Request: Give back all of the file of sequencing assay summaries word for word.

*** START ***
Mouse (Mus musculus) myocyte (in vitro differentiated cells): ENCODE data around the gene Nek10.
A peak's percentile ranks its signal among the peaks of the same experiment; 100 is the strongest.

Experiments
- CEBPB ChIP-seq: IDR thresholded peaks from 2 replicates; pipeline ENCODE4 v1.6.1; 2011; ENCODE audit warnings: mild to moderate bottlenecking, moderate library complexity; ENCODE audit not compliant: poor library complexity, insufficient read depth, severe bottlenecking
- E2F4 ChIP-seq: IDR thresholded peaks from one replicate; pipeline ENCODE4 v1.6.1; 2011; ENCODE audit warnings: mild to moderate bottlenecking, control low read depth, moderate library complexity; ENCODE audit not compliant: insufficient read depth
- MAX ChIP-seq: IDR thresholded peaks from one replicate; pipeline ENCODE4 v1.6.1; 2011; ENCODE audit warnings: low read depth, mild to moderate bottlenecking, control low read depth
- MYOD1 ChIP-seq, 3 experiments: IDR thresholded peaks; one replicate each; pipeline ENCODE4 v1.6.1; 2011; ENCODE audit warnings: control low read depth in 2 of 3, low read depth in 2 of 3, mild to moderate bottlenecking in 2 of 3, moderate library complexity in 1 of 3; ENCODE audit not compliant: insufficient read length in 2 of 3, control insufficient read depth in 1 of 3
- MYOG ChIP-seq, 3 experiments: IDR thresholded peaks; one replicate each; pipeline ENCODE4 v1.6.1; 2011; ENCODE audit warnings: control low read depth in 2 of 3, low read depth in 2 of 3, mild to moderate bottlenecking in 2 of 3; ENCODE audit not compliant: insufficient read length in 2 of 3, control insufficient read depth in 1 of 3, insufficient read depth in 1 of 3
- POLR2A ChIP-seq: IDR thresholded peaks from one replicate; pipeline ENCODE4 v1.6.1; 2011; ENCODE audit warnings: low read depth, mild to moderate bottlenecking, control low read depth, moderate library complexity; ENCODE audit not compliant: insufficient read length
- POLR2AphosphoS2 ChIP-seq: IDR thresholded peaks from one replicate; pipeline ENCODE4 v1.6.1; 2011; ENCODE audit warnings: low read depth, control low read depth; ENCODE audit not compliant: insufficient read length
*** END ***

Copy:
Mouse (Mus musculus) myocyte (in vitro differentiated cells): ENCODE data around the gene Nek10.
A peak's percentile ranks its signal among the peaks of the same experiment; 100 is the strongest.

Experiments
- CEBPB ChIP-seq: IDR thresholded peaks from 2 replicates; pipeline ENCODE4 v1.6.1; 2011; ENCODE audit warnings: mild to moderate bottlenecking, moderate library complexity; ENCODE audit not compliant: poor library complexity, insufficient read depth, severe bottlenecking
- E2F4 ChIP-seq: IDR thresholded peaks from one replicate; pipeline ENCODE4 v1.6.1; 2011; ENCODE audit warnings: mild to moderate bottlenecking, control low read depth, moderate library complexity; ENCODE audit not compliant: insufficient read depth
- MAX ChIP-seq: IDR thresholded peaks from one replicate; pipeline ENCODE4 v1.6.1; 2011; ENCODE audit warnings: low read depth, mild to moderate bottlenecking, control low read depth
- MYOD1 ChIP-seq, 3 experiments: IDR thresholded peaks; one replicate each; pipeline ENCODE4 v1.6.1; 2011; ENCODE audit warnings: control low read depth in 2 of 3, low read depth in 2 of 3, mild to moderate bottlenecking in 2 of 3, moderate library complexity in 1 of 3; ENCODE audit not compliant: insufficient read length in 2 of 3, control insufficient read depth in 1 of 3
- MYOG ChIP-seq, 3 experiments: IDR thresholded peaks; one replicate each; pipeline ENCODE4 v1.6.1; 2011; ENCODE audit warnings: control low read depth in 2 of 3, low read depth in 2 of 3, mild to moderate bottlenecking in 2 of 3; ENCODE audit not compliant: insufficient read length in 2 of 3, control insufficient read depth in 1 of 3, insufficient read depth in 1 of 3
- POLR2A ChIP-seq: IDR thresholded peaks from one replicate; pipeline ENCODE4 v1.6.1; 2011; ENCODE audit warnings: low read depth, mild to moderate bottlenecking, control low read depth, moderate library complexity; ENCODE audit not compliant: insufficient read length
- POLR2AphosphoS2 ChIP-seq: IDR thresholded peaks from one replicate; pipeline ENCODE4 v1.6.1; 2011; ENCODE audit warnings: low read depth, control low read depth; ENCODE audit not compliant: insufficient read length